I sat paralyzed (not literally) at the intersection.
Just a few moments before, I pulled up my Gas Buddy app ( a free App I highly recommend) and found out what I always found out – that Sam’s Club had the cheapest gas in town. The Sam’s was 1.5 miles in the wrong direction. The gas gauge was on empty.
The closest gas station that I’d be passing had gas for $3.25 per gallon, but it was $3.20 at Sam’s.
What should I do? Is it worth driving out of the way for cheap gas?
In the end, I decided to do what any logical person would do: don’t get any gas, and be sure to rush home and write a post about how to calculate how far out of your way you should drive to get cheap gas.
My trial becomes your convenience.
Is it Worth Driving Out of the Way for Cheap Gas?
You’ll need a few bits of information before you possibly begin to logically answer this question.
1. How many miles per gallon do you get in your vehicle? When we were in PNG, we kept a gas log so we could know our miles per gallon. It’s a simple thing to do. Write the odometer reading when you get gas, and the next time you get gas write your odometer reading and the number of gallons you added. The difference in the odometer reader is the distance you’ve traveled on the number of gallons you added. Let’s say you’ve travelled 150 miles, and you put 5 gallons in your tank. Take 150/5, and you’ll find out that you’re getting 30 miles per gallon. Personally, I wish that was the case for our illustrious PT Cruiser. This gas sucking car gets us about 17.5 miles per gallon in town.
Remember: Be sure you know how many miles per gallon you get around town as your town driving will probably be more reflective of your driving to a gas station.
Tip: As an alternative to keeping a paper record, if you have a smart phone you could get an App like Gas Cubby (free).
2. Where is the cheapest price of gas and how far away is it? What is the price of gas at the closest gas station?
If you don’t have a Gas Buddy App on your phone, you can always visit gasbuddy.com on your home computer. When you do this, you’ll be able to find out how far away it is for the cheapest gas, and you’ll know how much it is at the closest location.
3. How much gas do you need? Do you know your fuel tank size? When it’s on empty, how many gallons or liters does it take to fill? How full or empty (depending on your life outlook) is your gas tank?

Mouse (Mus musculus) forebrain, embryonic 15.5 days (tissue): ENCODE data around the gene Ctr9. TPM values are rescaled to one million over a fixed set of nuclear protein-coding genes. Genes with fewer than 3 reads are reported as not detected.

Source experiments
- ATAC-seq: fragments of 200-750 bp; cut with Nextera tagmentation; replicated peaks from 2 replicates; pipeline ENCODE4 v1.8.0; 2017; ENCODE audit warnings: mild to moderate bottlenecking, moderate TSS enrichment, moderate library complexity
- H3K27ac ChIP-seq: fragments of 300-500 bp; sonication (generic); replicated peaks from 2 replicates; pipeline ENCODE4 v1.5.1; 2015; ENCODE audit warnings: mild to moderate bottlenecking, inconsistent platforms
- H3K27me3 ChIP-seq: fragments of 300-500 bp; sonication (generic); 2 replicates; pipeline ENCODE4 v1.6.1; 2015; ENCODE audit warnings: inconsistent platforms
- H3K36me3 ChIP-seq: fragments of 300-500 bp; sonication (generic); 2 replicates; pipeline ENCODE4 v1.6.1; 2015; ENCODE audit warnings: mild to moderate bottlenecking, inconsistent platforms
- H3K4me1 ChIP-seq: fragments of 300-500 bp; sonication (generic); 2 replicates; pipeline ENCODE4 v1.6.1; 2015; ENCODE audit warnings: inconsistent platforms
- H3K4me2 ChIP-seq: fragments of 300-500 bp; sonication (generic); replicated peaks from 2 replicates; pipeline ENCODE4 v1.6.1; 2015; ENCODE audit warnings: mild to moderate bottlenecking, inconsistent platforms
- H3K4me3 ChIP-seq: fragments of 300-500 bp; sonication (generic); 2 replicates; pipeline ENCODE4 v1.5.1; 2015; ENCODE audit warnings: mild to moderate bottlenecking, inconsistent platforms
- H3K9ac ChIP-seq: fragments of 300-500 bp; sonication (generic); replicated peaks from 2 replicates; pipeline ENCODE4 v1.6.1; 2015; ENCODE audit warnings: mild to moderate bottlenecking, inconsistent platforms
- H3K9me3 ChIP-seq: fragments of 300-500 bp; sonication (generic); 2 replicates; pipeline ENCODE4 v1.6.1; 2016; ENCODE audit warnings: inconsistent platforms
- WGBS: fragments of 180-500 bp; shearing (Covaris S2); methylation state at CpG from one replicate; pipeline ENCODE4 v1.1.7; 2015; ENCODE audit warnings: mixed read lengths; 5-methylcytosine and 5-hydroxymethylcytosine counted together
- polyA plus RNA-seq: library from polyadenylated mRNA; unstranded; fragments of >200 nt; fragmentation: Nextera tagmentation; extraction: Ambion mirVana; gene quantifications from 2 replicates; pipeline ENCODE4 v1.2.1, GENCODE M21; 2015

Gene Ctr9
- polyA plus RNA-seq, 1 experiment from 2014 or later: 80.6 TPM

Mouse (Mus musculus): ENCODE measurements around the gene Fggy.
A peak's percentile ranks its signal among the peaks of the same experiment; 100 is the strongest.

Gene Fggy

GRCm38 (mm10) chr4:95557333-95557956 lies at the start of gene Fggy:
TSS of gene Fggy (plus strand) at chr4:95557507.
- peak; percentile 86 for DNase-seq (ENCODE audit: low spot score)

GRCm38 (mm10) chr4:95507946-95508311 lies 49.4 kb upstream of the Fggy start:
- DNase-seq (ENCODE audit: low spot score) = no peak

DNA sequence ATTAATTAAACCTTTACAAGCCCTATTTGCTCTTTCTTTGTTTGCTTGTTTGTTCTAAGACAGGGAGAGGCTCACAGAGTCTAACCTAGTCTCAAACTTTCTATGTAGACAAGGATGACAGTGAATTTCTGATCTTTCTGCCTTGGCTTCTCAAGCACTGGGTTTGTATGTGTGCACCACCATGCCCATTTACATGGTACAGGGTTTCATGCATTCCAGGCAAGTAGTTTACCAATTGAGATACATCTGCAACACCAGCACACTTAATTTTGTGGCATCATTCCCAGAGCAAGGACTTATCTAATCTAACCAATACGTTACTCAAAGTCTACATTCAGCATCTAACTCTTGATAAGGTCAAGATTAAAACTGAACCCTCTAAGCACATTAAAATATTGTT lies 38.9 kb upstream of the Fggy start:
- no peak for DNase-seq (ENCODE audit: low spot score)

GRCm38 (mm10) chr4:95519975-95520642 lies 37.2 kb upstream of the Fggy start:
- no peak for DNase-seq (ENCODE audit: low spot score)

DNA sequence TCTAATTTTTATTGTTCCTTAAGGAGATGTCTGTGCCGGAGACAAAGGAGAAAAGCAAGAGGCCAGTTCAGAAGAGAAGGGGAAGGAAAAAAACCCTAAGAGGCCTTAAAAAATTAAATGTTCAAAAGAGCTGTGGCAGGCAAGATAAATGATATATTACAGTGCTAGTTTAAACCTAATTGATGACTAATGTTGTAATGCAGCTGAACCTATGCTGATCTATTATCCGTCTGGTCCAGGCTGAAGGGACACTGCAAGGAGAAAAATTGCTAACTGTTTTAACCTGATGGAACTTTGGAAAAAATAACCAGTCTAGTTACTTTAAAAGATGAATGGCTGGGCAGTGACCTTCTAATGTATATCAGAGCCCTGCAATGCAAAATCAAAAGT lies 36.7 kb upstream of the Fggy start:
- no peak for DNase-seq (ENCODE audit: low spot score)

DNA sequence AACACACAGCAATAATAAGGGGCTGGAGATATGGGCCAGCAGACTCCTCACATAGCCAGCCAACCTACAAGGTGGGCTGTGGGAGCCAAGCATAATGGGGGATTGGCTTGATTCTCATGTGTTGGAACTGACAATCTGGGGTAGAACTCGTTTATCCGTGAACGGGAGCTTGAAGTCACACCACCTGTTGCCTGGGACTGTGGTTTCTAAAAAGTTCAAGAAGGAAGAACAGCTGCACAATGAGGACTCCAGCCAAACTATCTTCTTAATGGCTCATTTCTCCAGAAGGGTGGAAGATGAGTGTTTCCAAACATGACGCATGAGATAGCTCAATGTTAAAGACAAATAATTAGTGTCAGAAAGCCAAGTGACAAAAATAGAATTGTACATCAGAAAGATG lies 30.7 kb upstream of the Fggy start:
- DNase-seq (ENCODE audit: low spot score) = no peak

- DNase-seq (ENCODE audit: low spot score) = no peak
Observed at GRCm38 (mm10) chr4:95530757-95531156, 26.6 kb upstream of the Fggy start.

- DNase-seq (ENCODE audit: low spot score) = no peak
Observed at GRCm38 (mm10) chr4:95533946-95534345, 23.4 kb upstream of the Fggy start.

The Math Formula: Is it Worth Driving Out of the Way?
Distance you need to drive: In my example above, 3 miles out of the way.
Cost to drive that distance: At 17.5 miles per gallon and $3.25 per gallon (what I paid the time before), I’d pay .1857 per mile. (price per gallon / miles per gallon; in my case 3.25/17.5). Now that I know how much it takes in gas to drive a mile, I multiply that by the number of extra miles I’d need to drive to get to the cheaper gas station. Thus it would cost me 56 cents (.1857*3) to drive 3 miles out o the way for the closest gas station.
Distance to gas station * cost per mile = how much it costs to get to the gas station
My tank is a 13 gallon tank, and my gas light just came on, so I probably needed about 11 gallons (the light comes on when I have two gallons left). Since Sam’s was .05 cents per gallon cheaper, I’d save .55 cents there.
Savings per gallon * total number of gallons needed = total amount you could save
It would not be worth driving 3 miles total to save 5 cents per gallon because it would cost me more in gas than I would save. Even if I could save more by driving to the gas station, I still haven’t factored in the time involved and other costs like oil cost and wear and tear on the vehicle.
Is this a waste of time?
Possibly, but likely not.
I’ve done this once, so I know how much I can use as a general rule for cost per mile. From now on, I can do the math easily in my head.
It’s taken me about 20 minutes to come up with this post and work out this little math formula. If I could save $1 every time I get gas because I make savvy spending decisions, then I could save at least $50 this year. That’s like getting $150 an hour. It’s worth it in my book.
The best part is this helps me decide when I should run to a second grocery store because they have a sale. Does the cost in gas justify the extra savings? This helps when considering making an extra trip to do something. Does the cost in gas justify doing this today, or should I just do it next time I’m out and about?
Remember, if you drive a lot or have a massive vehicle that holds dozens of gallons, you’re savings can add up even more quickly.
Do you ever drive out of the way to get gas? Have you ever figured out your cost per mile? Do you think this whole exercise was a complete waste of your time?